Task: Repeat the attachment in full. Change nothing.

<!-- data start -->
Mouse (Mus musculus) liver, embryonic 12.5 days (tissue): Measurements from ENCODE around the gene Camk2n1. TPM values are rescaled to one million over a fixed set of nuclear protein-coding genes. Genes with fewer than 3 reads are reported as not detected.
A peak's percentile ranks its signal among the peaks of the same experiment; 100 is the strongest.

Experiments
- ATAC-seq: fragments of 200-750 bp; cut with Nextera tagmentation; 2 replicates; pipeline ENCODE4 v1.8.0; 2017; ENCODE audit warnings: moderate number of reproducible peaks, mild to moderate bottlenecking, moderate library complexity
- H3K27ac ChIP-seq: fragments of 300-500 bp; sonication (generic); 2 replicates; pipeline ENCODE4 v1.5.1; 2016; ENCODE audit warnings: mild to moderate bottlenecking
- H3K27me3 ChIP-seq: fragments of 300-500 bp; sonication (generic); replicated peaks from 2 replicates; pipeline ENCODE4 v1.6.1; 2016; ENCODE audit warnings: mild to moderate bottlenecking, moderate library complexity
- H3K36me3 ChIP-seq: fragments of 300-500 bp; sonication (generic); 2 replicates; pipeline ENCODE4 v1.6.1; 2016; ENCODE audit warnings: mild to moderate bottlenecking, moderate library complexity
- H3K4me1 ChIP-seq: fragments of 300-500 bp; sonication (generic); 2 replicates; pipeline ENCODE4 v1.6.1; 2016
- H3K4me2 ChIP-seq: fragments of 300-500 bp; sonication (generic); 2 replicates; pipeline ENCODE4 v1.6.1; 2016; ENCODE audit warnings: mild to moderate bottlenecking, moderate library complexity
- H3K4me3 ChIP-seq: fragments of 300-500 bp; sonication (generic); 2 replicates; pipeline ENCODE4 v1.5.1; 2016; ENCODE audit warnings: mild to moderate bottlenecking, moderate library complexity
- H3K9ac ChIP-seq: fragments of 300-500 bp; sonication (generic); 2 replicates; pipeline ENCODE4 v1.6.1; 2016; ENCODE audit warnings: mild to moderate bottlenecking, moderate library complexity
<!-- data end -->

Mouse (Mus musculus) liver, embryonic 12.5 days (tissue): Measurements from ENCODE around the gene Camk2n1. TPM values are rescaled to one million over a fixed set of nuclear protein-coding genes. Genes with fewer than 3 reads are reported as not detected.
A peak's percentile ranks its signal among the peaks of the same experiment; 100 is the strongest.

Experiments
- ATAC-seq: fragments of 200-750 bp; cut with Nextera tagmentation; 2 replicates; pipeline ENCODE4 v1.8.0; 2017; ENCODE audit warnings: moderate number of reproducible peaks, mild to moderate bottlenecking, moderate library complexity
- H3K27ac ChIP-seq: fragments of 300-500 bp; sonication (generic); 2 replicates; pipeline ENCODE4 v1.5.1; 2016; ENCODE audit warnings: mild to moderate bottlenecking
- H3K27me3 ChIP-seq: fragments of 300-500 bp; sonication (generic); replicated peaks from 2 replicates; pipeline ENCODE4 v1.6.1; 2016; ENCODE audit warnings: mild to moderate bottlenecking, moderate library complexity
- H3K36me3 ChIP-seq: fragments of 300-500 bp; sonication (generic); 2 replicates; pipeline ENCODE4 v1.6.1; 2016; ENCODE audit warnings: mild to moderate bottlenecking, moderate library complexity
- H3K4me1 ChIP-seq: fragments of 300-500 bp; sonication (generic); 2 replicates; pipeline ENCODE4 v1.6.1; 2016
- H3K4me2 ChIP-seq: fragments of 300-500 bp; sonication (generic); 2 replicates; pipeline ENCODE4 v1.6.1; 2016; ENCODE audit warnings: mild to moderate bottlenecking, moderate library complexity
- H3K4me3 ChIP-seq: fragments of 300-500 bp; sonication (generic); 2 replicates; pipeline ENCODE4 v1.5.1; 2016; ENCODE audit warnings: mild to moderate bottlenecking, moderate library complexity
- H3K9ac ChIP-seq: fragments of 300-500 bp; sonication (generic); 2 replicates; pipeline ENCODE4 v1.6.1; 2016; ENCODE audit warnings: mild to moderate bottlenecking, moderate library complexity